Ritz-Carlton Magazine 4 in Studio
They are world-class entrepreneurs, but artists at heart.
They find inspiration in a piece of fabric, a rooftop or an
empty stage — wherever a blank canvas exists upon which
innovation takes flight. Indeed, when it comes to theater set
and costume designer Garance Marneur, weaver and restorer
Hayk Oltaci, furniture architect Werner Aisslinger and fashion
legend Miuccia Prada, their legacies will not be defined by sales
and merchandising. They will instead be remembered for the
passion they brought to their craft.
by karlin mccarthy
4 in studio inspire hayk oltaci
PHOTOGRAPHY BY STEVEN VOTE
4 in studio
Name: Hayk Oltaci
Where in the world: New York, where his business,
Hayko Fine Rugs and Tapestries, has operated at 857
Lexington Ave. (at 65th Street) for 12 years.
Known for: Celebrating his heritage through sublime
rug designs. Oltaci’s showroom is the place where
patrons worldwide come for the finest in authentic rugs.
He works closely with museums, private collectors and
auction houses such as Christie’s, often over Turkish
coffee. Born in Istanbul to Armenian parents, he came to
New York City in 1988 with his wife (both of his daughters
were born in the U.S.). He learned his craft while
living in Strasbourg, France, for 10 years.
Quote: “Above all things, an honorable and forthright
relationship is by far the most important thing to me.”
What inspires him: An experience from his youth
sparked a lifelong pursuit of excellence, as Oltaci explains:
“My grandfather gave me a beautiful Turkish prayer rug
from the Konya Ladik region when I was 17. There was
a hole in the center of the rug and the selvage end was
missing. We knew a repair man and we brought it to him.
Three months later, we got it back. My heart was broken;
it was horrible what they did to it. They put a patch on the
hole and cut off the ends! It looked like a cheap machine-
made rug. This rug had been a beautiful work of art, like
a great painting. Now it was ruined by bad repair. I knew
at that moment I wanted to help save these great works of
art from my country.”
Next projects: Oltaci will be conducting classes in
the ancient art of rug weaving every month, a way to
share his passion with patrons. “Most of our clients are
by now old friends — they come back over and over
through the years,” he says. “We greatly value these
long-term relationships. We hope to meet more new
friends and look forward to working with them in the
coming years.” (To find out more, go to http://www.hayko.com
or call Oltaci’s showroom at 212-717-5400.)
devoted to the arts
The Ritz-Carlton hotels around the world celebrate and sup-
port the arts in so many unique ways, we felt it was important
now to present some of these experiences in our magazine.
Considering the beautiful objects and collections we display
in our hotels and resorts, the local exhibitions we underwrite
and partner with, and the launch of the new Ritz-Carlton Film Se-
ries (which you can read more about in our profile of cinematog-
rapher Joshua Hess on page 154), it’s more timely than ever to
introduce — or re-introduce, as the case may be — the people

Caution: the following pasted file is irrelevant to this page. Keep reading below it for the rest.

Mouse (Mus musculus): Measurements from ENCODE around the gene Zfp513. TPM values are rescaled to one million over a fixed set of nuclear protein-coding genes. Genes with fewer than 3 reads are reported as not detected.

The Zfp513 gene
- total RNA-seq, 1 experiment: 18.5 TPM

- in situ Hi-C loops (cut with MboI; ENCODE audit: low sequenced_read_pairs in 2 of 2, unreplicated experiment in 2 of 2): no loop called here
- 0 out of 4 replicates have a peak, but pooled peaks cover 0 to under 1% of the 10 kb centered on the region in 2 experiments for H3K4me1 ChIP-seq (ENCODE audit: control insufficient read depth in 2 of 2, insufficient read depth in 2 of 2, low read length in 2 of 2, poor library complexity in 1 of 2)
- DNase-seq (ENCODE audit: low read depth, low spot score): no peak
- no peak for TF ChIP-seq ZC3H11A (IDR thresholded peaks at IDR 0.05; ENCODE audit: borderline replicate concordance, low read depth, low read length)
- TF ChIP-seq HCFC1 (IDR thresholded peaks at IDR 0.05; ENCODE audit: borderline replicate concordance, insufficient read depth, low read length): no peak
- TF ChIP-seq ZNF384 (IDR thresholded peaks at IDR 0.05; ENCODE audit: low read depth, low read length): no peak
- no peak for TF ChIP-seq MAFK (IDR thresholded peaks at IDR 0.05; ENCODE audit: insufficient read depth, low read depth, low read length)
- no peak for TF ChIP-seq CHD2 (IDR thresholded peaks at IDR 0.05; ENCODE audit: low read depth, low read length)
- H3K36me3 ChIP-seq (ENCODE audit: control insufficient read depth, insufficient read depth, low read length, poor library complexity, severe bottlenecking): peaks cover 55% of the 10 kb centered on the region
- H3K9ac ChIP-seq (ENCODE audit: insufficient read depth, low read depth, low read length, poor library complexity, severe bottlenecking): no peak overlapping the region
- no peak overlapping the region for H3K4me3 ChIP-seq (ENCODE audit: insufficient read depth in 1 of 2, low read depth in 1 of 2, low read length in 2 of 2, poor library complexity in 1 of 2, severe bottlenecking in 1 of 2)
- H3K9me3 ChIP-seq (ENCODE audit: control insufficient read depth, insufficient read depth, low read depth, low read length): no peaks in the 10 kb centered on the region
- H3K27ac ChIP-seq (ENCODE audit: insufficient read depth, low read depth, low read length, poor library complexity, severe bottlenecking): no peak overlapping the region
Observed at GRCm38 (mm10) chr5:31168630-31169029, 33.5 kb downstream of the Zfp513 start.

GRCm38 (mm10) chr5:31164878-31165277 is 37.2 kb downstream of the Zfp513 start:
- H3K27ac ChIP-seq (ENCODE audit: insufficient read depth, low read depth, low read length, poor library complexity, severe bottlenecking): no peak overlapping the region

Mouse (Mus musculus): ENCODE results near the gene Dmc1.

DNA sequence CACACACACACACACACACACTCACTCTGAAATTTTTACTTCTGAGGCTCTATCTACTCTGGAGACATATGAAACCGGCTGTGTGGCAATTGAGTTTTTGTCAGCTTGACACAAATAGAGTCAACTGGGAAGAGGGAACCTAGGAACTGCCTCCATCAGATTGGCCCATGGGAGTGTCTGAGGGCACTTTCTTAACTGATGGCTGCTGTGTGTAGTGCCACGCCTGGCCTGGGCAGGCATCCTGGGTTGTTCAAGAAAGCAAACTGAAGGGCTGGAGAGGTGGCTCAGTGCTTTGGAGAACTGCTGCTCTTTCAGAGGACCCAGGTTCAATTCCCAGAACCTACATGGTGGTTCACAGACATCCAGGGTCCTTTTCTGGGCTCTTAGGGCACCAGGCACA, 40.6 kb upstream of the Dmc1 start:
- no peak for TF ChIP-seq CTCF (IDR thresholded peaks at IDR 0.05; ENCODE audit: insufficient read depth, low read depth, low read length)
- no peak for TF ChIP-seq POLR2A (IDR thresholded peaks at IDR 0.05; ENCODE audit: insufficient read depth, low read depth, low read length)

who literally design, create and color our world.
What better way to announce this special issue than with
an original work of art on our cover? Having the opportunity to
review the work of illustrators from around the world was a real
treat for me, and when we decided to commission a piece by
the international artist Brett Ryder, I was thrilled with the beauti-
ful piece he came up with. The more I look at it and its sugges-
tion that we are virtually limitless in how our imaginations can
fly forth, the more I feel it portrays not only who we are as a brand, but
what we truly offer our guests in the way of thrilling experiences in the
arts. From Picasso exhibits in our lobbies to nature programs on our
beaches to packages that let our guests get behind the scenes at local
museums, The Ritz-Carlton celebrates the arts every single day.
When I was in Palm Beach recently, I noticed the unique collection
of “shoes” in the presidential suite (anytime I see shoes I am auto-
matically intrigued — what girl is not?). The story behind the design
of these shoes and the artist who creates them is fascinating, as is
the curation of the glass and sculpture collection at The Ritz-Carlton,
Westchester. You’ll see those and more about making a hotel room
feel more like a home in our story “Hotel, um ... Art?” on page 136.
Deciding which craftspeople to profile for our “In Studio” feature on
page 127 was an artistic exercise in its own right. We had to narrow
a list of more than 15 fascinating people down to four, and I’m sure
you’ll like whom we have decided to focus on. I am especially touched
by Turkish rug designer Hayk Oltaci’s story about how he become
involved in restoring these precious works of art.
Finally, though not technically part of the art theme, this issue’s spa
feature does have its artistic elements — and a very special meaning
for me. When I was pregnant last year, one of my favorite ways to relax
was to enjoy several maternity-specific massages and the VIP treat-
ment one receives at our properties when one is a “nurturer to be.”
You’ll learn all about that (and the fabulous Mama Mio products that go
with these treatments) on page 148. I’m still enjoying the line’s Tummy
Rub and Shrink to Fit lotions even with no baby on the way.
Have a great summer. We hope to see you around the world,
Jamie M. Hoffman
Corporate Manager, Marketing
The Ritz-Carlton Hotel Company, L.L.C.
The Ritz-Carlton Magazine
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Sunday, July 13, 2008
|Türk halısı Amerika’da uçuyor|